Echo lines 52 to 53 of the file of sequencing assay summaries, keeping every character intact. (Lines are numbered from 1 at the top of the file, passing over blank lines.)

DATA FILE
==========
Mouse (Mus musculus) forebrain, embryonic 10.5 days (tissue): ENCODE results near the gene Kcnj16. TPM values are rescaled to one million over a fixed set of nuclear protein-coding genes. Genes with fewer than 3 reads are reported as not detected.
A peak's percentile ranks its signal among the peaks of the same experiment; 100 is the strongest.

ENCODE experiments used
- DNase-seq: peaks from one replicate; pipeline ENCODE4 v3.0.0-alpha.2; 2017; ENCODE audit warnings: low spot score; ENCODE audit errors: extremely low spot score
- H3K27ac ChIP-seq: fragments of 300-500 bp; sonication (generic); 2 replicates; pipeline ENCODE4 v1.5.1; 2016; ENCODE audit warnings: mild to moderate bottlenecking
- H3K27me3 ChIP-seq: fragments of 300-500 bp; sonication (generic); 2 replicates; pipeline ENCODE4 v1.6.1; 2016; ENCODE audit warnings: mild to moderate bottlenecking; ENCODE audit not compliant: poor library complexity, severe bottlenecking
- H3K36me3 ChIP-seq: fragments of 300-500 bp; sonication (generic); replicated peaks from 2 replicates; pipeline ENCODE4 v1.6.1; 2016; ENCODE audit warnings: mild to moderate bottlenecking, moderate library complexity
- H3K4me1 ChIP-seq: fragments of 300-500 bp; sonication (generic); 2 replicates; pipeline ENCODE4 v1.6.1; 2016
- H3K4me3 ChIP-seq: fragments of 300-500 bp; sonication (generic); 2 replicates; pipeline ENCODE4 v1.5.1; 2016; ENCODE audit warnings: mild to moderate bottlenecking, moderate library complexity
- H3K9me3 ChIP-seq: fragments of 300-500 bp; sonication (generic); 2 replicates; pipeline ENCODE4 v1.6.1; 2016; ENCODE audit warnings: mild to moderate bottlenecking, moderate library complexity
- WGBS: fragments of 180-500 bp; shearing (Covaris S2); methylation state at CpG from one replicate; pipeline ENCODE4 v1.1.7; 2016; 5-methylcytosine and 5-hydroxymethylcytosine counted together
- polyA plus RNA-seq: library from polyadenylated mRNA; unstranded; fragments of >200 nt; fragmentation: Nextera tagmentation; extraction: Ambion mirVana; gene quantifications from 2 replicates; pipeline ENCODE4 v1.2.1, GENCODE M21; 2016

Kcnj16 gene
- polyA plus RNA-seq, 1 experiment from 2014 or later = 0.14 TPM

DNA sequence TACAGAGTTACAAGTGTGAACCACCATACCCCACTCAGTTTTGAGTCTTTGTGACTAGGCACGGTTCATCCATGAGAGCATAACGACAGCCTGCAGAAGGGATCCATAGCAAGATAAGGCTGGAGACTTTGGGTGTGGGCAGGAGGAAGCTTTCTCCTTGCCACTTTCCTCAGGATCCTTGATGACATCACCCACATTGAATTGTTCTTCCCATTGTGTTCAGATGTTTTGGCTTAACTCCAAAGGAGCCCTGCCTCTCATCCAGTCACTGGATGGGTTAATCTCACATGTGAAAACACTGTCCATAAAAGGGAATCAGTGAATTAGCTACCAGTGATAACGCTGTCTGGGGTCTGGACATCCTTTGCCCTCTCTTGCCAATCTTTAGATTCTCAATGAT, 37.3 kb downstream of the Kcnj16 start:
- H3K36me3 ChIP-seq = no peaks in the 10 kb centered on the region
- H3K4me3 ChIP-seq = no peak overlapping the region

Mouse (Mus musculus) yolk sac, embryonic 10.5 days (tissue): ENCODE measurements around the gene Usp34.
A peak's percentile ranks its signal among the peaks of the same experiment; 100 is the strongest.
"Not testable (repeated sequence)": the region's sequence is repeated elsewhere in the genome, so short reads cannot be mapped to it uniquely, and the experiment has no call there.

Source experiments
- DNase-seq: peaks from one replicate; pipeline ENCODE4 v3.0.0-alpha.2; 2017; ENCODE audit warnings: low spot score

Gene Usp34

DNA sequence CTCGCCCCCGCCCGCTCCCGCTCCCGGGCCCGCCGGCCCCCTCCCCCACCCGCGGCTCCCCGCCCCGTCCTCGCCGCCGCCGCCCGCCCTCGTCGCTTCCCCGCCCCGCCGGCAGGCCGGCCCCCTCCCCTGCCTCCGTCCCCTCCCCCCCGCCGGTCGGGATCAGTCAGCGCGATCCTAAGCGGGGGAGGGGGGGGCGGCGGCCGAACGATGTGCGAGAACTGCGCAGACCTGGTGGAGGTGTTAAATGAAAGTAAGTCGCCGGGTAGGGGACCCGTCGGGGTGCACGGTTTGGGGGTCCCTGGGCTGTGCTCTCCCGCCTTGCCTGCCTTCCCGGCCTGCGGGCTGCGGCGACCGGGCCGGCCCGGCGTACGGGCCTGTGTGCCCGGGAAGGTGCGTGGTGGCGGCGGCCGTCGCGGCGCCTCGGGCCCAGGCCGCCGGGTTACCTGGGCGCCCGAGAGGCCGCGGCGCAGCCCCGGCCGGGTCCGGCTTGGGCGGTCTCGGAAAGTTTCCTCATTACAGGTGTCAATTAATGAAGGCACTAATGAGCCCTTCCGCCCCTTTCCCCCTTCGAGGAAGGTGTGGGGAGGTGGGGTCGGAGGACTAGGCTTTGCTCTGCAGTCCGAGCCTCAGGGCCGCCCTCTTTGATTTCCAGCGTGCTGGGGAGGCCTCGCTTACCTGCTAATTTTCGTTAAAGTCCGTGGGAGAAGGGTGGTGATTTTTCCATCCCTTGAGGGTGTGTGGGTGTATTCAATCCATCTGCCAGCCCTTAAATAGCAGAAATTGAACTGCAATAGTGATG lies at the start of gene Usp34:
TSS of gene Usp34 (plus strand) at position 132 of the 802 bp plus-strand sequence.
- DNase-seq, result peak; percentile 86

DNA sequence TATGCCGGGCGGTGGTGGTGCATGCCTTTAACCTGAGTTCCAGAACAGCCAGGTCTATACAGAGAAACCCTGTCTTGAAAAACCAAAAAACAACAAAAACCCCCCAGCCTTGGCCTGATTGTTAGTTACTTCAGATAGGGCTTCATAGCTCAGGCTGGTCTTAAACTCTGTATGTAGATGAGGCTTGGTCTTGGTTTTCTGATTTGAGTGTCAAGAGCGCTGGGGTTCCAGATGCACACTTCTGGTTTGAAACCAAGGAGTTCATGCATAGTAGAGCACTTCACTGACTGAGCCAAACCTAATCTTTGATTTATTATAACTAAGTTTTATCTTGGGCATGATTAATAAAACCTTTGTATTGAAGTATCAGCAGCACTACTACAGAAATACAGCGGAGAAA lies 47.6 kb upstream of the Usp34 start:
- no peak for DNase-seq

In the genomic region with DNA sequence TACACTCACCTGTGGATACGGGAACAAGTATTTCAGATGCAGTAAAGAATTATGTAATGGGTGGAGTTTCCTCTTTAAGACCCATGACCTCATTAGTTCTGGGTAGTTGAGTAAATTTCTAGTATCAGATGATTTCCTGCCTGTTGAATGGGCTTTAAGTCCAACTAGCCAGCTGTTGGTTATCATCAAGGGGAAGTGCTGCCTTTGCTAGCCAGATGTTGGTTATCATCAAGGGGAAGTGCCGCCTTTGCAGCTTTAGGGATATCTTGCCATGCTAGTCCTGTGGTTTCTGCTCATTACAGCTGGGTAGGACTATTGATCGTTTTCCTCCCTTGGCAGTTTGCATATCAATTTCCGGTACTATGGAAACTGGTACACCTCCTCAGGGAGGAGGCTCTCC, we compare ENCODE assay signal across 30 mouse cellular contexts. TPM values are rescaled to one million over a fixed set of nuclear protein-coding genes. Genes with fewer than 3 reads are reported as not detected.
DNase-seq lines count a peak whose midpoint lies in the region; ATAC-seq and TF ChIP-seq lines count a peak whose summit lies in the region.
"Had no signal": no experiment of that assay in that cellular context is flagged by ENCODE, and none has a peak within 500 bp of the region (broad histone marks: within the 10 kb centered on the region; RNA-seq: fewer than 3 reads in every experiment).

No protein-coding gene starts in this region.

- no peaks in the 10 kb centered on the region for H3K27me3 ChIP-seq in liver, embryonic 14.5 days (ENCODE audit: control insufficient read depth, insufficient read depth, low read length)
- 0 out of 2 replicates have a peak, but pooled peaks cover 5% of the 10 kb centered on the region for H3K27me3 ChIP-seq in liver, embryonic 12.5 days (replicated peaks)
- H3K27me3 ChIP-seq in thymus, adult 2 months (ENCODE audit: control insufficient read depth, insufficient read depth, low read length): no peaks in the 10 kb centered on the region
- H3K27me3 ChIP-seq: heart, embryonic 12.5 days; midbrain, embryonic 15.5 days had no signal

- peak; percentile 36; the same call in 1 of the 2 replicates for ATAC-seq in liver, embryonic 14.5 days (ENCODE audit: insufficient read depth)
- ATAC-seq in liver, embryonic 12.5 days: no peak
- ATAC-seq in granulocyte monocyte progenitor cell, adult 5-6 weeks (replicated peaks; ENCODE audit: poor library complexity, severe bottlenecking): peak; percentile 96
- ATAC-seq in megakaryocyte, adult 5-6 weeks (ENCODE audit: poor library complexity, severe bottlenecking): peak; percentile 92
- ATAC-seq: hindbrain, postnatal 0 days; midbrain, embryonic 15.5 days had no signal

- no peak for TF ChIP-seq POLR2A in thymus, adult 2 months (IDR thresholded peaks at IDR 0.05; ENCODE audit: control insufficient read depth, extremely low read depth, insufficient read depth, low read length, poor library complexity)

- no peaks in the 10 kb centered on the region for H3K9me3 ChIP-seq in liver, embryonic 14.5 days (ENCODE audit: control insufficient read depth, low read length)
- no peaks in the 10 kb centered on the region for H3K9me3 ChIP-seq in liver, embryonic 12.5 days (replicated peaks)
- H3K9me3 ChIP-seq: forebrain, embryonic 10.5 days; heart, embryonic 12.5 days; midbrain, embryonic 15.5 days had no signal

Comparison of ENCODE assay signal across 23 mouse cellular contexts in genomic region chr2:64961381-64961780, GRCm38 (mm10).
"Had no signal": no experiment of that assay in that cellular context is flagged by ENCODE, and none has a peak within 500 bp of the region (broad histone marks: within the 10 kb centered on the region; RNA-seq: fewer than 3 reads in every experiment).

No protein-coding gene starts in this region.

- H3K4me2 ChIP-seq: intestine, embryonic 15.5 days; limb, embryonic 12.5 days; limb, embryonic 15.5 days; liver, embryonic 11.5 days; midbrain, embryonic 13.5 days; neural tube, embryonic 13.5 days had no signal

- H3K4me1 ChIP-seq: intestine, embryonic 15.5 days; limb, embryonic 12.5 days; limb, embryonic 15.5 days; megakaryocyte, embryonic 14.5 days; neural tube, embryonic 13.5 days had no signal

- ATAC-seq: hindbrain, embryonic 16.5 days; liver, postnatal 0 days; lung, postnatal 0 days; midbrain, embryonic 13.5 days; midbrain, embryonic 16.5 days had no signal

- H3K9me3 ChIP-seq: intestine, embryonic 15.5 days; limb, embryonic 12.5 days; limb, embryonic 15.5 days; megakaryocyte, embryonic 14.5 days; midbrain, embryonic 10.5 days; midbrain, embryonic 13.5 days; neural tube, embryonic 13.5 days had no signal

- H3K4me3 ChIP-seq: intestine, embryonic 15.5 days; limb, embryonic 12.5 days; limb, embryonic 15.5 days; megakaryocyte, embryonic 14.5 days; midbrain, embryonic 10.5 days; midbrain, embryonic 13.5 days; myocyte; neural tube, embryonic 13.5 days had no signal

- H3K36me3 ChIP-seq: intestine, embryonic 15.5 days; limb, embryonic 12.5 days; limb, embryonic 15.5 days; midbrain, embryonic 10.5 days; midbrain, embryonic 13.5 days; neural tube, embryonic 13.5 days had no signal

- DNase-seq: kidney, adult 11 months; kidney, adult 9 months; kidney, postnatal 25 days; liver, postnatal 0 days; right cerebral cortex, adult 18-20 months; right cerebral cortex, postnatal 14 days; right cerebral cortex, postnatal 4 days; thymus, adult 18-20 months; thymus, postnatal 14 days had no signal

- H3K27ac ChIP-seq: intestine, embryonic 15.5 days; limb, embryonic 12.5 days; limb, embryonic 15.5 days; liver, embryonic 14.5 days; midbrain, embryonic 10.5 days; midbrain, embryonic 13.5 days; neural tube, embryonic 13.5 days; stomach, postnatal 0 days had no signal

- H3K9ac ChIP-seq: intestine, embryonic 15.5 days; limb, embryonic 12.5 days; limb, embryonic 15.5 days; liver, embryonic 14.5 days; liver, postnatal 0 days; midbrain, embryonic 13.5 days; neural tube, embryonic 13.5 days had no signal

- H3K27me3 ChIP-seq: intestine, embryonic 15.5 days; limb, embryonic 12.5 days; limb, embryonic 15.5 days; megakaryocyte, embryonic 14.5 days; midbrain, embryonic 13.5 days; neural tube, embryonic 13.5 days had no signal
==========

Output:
- H3K9me3 ChIP-seq: intestine, embryonic 15.5 days; limb, embryonic 12.5 days; limb, embryonic 15.5 days; megakaryocyte, embryonic 14.5 days; midbrain, embryonic 10.5 days; midbrain, embryonic 13.5 days; neural tube, embryonic 13.5 days had no signal

- H3K4me3 ChIP-seq: intestine, embryonic 15.5 days; limb, embryonic 12.5 days; limb, embryonic 15.5 days; megakaryocyte, embryonic 14.5 days; midbrain, embryonic 10.5 days; midbrain, embryonic 13.5 days; myocyte; neural tube, embryonic 13.5 days had no signal